Nancy: Characters: Do Looks Matter?

Casting Call for Your Novel

When is the last time you stopped to think about the physical appearance of your characters? And how have you conveyed that appearance to your readers, especially that of your 1st or deep 3rd POV characters? I’ve been pondering the best way to do this in my current WIP after realizing that nowhere in the first (and second) draft did I describe Ellen, the main protagonist.

Part of the problem might be that I don’t consciously visualize a character when I’m developing or writing her (or him). I tend to have a very general, nebulous image of the character which only becomes clearer to me as I write her story. By the time I’ve gotten through a few chapters, I have a really clear image of each character. By then, I’m past the point of character introductions. Dropping in a physical description that late in the game is likely to pull the reader out of the experience, especially if she’s been envisioning the character entirely differently.

I develop my mental images of characters in books I’m reading the same way – by learning who they are and what they’re doing. Even when the writer gives a detailed description of her characters, I’m likely to take away only the most fundamental points like hair and eye color, height and size, and anything really remarkable like a scar or a limp. If those descriptions come after I’ve developed my own mental image of the characters, which often happens within the first few pages of meeting them, I’m likely to eschew even those details if they conflict with the picture in my head.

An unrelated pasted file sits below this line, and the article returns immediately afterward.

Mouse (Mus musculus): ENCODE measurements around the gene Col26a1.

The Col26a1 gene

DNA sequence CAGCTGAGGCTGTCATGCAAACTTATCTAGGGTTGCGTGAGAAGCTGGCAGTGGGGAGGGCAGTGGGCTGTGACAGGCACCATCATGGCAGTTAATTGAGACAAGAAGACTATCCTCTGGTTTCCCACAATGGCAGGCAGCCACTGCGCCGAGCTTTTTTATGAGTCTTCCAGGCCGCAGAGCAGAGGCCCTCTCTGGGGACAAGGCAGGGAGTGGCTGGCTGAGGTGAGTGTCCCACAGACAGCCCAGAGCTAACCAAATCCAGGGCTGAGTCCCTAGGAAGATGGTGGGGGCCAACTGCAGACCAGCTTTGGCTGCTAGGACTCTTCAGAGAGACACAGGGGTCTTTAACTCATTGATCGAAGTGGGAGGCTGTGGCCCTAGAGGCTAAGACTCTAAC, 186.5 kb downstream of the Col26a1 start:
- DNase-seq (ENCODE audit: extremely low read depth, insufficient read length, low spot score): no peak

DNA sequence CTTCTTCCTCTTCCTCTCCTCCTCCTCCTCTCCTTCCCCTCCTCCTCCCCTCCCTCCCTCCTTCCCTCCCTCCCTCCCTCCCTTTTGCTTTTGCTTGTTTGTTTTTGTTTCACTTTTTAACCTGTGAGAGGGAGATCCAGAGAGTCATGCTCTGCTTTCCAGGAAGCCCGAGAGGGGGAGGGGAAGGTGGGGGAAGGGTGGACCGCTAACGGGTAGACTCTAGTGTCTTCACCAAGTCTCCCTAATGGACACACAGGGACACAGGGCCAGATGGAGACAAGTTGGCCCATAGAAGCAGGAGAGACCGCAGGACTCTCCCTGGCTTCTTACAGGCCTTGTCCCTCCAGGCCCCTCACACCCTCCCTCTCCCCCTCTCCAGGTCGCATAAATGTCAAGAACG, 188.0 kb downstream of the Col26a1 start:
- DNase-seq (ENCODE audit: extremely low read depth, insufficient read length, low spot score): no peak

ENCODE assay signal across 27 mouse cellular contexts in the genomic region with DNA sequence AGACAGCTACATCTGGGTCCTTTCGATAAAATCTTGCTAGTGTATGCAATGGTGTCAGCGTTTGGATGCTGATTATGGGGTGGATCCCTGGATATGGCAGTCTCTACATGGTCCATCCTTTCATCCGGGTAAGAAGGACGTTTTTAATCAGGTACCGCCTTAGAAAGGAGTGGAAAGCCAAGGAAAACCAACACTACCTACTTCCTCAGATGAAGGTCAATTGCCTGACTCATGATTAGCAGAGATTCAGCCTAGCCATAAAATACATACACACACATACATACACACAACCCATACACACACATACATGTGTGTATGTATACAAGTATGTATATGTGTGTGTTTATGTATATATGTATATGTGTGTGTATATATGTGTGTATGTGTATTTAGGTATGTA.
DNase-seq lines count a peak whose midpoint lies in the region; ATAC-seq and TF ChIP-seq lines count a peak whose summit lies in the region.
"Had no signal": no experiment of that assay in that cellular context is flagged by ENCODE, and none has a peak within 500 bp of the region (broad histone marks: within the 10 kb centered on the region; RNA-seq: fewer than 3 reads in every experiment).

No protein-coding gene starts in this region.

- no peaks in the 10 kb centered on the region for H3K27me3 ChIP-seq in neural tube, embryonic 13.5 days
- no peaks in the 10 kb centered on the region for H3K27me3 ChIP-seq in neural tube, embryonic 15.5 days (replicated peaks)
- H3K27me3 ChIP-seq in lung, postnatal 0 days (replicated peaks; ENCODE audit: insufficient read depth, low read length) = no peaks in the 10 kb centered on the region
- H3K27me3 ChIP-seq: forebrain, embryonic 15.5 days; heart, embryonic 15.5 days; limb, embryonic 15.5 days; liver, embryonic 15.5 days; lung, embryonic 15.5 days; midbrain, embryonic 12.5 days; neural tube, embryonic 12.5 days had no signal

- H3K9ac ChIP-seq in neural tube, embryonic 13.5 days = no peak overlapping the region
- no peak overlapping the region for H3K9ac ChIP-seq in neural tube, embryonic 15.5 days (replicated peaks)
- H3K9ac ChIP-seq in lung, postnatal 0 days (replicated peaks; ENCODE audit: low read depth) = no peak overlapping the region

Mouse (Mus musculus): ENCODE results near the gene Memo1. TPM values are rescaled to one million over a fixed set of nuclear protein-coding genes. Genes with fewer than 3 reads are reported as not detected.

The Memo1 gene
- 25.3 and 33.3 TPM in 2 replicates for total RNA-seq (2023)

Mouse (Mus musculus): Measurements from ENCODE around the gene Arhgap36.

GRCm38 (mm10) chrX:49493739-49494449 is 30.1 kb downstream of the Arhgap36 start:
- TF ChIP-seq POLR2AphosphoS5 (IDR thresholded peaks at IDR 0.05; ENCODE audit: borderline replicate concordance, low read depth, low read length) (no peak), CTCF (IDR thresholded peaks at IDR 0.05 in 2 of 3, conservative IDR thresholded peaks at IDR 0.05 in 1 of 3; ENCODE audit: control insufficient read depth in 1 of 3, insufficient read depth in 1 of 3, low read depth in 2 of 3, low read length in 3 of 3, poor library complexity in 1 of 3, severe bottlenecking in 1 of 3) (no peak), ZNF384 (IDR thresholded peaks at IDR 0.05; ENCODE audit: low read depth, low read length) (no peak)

But for most readers, there needs to be some physical description at least of the main characters to help them identify and relate to the people in our stories. They want to know what the author had in mind when she pictured each character. So as the author of My Girls, I owe readers at least some amount of physical description of Ellen, but the first few chapters are in Ellen’s and her best friend’s POVs, respectively. Finding a natural, non-stilted way to have either of them pondering Ellen’s physical description is proving harder than I expected. So, do you have any suggestions for clever ways to work in a character’s appearance when writing from deep in that character’s POV?

12 thoughts on “Nancy: Characters: Do Looks Matter?

  1. I’m suddenly into Pinterest. I’ve been pinning clothing, hairstyles, portraits (mostly clothing, though), so I can use it to describe what my characters are wearing (kinda important for me because I’m writing historical).